From living in the streets in the slums of Katwe to learning chess in a Sports Outreach Institute missionary program to becoming one of her nation’s top chess players competing in international competitions, Phiona Mutesi has come a long way from the 9-year old girl who came for a cup of porridge. The subject of dozens of media stories and a book, “The Queen of Katwe,” which is soon to be made into a Disney movie, Phiona is an inspiration to millions, and especially to girls in a nation where girls are particularly marginalized.

Phiona is currently involved in a well-known secondary boarding school in Kampala, she is in the equivalent of the 12th grade here in the US. Seven of her classmates are friends from the same slum in Katwe as Phiona, two of which are her brothers Brian and Richard.

Phiona’s goal in school is to become a pediatrician. Phiona, Brian, and Richard plan to go back to Katwe after they finish school to build a home to provide shelter, clinic care and education for the slum children.

Most afternoons during the school term, Phiona is enjoying her science classes the most and playing chess after school. She will either practice at school with friends or go to the SOM Chess Academy in Katwe and help Coach Robert. Phiona has a real passion for teaching the children chess and a special burden for the young girls.

In 2013 Phiona was invited to the Women of the World Summit in New York City. The purpose of the summit is to highlight women who have made positive changes in various areas of life. Phiona was invited to share how she had overcome so many obstacles and achieve her international level as a chess player. Every year the summit will honor a select few of the women as Women of Impact, Phiona was one of the three for 2013. She was awarded a $25,000 grant to be used to help promote chess and education among impoverished girls in Uganda. To date, Phiona has been faithful to use the funds to speak at conferences, organizations, and churches. Phiona also held the first ever in Uganda girls only chess clinic. Phiona had hoped to have at least 50 girls attend, over 400 girls showed up to two-day clinic. Coach Robert and Phiona enlisted help from other female chess players and leaders from the community to help run the clinic. The girls were not only taught chess but also encouraged by Phiona and invited professional women to pursue education and to delay marriage and children until after they finish school and begin a career. Phiona has attended and helped support chess tournaments and clinics in other slums and the war-ravaged regions in Uganda.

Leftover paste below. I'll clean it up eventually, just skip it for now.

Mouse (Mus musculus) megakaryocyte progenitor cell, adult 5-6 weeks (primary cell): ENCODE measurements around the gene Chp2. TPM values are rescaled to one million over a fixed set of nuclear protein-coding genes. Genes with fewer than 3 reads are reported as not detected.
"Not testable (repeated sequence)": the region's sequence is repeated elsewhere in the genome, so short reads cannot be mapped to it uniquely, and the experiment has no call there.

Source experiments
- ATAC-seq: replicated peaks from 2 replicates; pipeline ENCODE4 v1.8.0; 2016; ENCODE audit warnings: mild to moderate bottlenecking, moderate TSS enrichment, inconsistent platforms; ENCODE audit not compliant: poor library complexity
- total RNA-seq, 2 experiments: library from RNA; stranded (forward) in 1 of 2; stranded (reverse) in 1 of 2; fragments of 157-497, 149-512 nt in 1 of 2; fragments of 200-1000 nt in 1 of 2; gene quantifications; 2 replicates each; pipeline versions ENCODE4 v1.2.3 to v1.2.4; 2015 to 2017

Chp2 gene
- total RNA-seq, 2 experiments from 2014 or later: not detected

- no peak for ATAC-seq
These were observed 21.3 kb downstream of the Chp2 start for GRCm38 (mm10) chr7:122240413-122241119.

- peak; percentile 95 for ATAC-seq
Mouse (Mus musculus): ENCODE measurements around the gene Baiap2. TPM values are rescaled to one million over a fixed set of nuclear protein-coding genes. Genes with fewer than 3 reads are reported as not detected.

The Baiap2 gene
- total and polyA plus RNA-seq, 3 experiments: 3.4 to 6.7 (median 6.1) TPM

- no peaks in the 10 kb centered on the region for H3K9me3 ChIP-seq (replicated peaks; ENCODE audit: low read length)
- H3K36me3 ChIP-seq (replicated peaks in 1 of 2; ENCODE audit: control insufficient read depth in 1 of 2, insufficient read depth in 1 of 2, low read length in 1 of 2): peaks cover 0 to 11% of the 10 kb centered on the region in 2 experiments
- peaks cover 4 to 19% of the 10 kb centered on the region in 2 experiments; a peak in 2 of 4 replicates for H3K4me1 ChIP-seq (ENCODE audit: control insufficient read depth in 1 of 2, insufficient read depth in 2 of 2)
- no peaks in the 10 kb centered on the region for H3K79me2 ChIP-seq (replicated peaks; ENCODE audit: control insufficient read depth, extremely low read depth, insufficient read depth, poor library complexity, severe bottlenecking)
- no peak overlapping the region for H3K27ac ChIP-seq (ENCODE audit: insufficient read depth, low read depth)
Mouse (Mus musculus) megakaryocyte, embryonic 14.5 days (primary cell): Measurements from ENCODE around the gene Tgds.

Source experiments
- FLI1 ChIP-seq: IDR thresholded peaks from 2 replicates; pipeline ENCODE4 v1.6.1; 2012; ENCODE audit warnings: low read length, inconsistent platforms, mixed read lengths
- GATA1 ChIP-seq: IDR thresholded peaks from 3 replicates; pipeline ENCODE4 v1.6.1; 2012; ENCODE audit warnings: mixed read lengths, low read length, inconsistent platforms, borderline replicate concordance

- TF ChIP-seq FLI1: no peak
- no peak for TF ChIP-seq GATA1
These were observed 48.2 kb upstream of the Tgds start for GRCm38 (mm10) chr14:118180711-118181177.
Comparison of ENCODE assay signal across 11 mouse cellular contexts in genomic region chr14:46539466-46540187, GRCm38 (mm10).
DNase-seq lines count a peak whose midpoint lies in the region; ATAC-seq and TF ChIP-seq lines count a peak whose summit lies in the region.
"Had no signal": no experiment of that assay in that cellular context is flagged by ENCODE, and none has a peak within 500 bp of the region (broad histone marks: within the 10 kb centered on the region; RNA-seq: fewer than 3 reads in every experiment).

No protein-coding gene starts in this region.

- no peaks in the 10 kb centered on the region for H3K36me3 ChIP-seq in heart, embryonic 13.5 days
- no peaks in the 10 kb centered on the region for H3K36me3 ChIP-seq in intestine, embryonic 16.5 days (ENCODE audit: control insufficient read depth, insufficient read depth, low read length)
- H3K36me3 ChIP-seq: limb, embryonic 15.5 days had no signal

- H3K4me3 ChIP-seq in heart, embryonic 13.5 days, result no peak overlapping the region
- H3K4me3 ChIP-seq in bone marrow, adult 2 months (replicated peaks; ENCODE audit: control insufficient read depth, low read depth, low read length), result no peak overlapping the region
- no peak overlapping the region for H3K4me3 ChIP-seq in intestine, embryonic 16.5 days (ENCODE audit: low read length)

Recently, Phiona was recognized as the most influential athlete in Uganda during the “Queen’s Baton Relay” in the Commonwealth Games, there is only one athlete from each country selected for this title.

Despite all of Phiona’s recognition and “success” as many call it, she has always kept her focus on God, family, and friends. Phiona has said many times, she recognizes how blessed her life has become because of chess and how she wants to open the doors of opportunity for other girls and women.

It is amazing to see how Phiona has so quickly progressed from student to teacher and child to mentor; she is a true example of hope in Uganda.